|Title||The effects of core-reflected waves on finite fault inversions with teleseismic body wave data|
|Publication Type||Journal Article|
|Year of Publication||2017|
|Authors||Qian Y, Ni S, Wei S, Almeida R, Zhang H|
|Journal||Geophysical Journal International|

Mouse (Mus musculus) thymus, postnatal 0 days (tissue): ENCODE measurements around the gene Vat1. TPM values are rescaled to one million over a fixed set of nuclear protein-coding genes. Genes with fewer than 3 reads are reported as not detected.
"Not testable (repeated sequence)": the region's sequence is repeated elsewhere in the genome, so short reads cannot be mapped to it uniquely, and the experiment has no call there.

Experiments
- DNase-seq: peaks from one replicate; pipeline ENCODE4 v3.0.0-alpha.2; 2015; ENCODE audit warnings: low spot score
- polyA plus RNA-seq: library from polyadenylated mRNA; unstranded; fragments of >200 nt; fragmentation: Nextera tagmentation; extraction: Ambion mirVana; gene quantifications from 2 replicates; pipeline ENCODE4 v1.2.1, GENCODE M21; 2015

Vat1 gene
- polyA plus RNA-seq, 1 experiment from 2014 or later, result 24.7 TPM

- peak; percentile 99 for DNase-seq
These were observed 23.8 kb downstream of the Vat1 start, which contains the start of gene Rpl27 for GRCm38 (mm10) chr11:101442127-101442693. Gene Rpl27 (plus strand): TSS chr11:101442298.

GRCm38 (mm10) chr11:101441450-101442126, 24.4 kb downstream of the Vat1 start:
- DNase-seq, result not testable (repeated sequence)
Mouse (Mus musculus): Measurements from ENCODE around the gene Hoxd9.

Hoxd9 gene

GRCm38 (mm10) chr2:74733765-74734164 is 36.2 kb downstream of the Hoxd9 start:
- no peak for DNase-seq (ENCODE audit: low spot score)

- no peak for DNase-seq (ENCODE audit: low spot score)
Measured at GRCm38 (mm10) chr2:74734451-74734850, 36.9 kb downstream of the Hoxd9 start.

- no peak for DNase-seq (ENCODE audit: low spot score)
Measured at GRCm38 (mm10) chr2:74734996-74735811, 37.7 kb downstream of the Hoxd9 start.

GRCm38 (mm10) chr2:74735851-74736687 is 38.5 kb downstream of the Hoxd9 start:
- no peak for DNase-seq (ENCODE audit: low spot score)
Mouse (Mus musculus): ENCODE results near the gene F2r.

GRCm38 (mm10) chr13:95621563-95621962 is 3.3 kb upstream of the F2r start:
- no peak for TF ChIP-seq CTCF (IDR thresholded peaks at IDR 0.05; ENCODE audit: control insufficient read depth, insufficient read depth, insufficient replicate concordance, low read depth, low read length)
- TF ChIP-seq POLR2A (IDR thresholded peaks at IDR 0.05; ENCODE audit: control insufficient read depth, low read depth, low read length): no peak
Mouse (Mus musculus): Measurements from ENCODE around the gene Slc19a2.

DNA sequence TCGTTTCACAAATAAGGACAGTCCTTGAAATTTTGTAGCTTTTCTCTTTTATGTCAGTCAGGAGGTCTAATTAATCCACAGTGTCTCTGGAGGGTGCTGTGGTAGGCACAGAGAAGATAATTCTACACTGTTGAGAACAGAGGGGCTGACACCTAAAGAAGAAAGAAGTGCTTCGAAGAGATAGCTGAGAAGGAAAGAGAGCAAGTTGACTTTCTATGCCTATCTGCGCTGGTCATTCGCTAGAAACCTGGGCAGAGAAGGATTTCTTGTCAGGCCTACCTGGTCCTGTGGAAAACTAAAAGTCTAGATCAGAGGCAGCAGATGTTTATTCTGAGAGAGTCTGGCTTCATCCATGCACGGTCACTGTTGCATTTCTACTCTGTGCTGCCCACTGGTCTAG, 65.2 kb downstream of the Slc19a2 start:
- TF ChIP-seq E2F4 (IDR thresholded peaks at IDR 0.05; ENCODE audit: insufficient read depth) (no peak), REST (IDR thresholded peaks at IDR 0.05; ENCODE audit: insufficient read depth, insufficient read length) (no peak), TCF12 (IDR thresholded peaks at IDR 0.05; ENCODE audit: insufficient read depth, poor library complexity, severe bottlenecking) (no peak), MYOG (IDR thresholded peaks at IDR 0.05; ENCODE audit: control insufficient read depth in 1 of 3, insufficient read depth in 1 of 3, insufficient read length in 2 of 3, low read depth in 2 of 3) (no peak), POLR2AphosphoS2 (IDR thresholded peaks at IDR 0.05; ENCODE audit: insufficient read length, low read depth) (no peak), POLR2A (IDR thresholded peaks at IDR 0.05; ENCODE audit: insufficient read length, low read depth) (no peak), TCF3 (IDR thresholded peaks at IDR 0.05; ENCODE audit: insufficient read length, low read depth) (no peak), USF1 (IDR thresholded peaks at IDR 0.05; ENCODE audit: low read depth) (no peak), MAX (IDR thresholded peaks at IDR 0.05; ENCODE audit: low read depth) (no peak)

Teleseismic body waves are essential for imaging rupture processes of large earthquakes. Earthquake source parameters are usually characterized by waveform analyses such as finite fault inversions using only turning (direct) P and SH waves without considering the reflected phases from the core-mantle boundary (CMB). However, core-reflected waves such as ScS usually have amplitudes comparable to direct S waves due to the total reflection from the CMB and might interfere with the S waves used for inversion, especially at large epicentral distances for long duration earthquakes. In order to understand how core-reflected waves affect teleseismic body wave inversion results, we develop a procedure named Multitel3 to compute Green's functions that contain turning waves (direct P, pP, sP, direct S, sS and reverberations in the crust) and core-reflected waves (PcP, pPcP, sPcP, ScS, sScS and associated reflected phases from the CMB). This ray-based method can efficiently generate synthetic seismograms for turning and core-reflected waves independently, with the flexibility to take into account the 3-D Earth structure effect on the timing between these phases. The performance of this approach is assessed through a series of numerical inversion tests on synthetic waveforms of the 2008 M(w)7.9 Wenchuan earthquake and the 2015 M(w)7.8 Nepal earthquake. We also compare this improved method with the turning-wave only inversions and explore the stability of the new procedure when there are uncertainties in a priori information (such as fault geometry and epicentre location) or arrival time of core-reflected phases. Finally, a finite fault inversion of the 2005 M(w)8.7 Nias-Simeulue earthquake is carried out using the improved Green's functions. Using enhanced Green's functions yields better inversion results as expected. While the finite source inversion with conventional P and SHwaves is able to recover large-scale characteristics of the earthquake source, by adding PcP and ScS phases, the inverted slip model and moment rate function better match previous results incorporating field observations, geodetic and seismic data.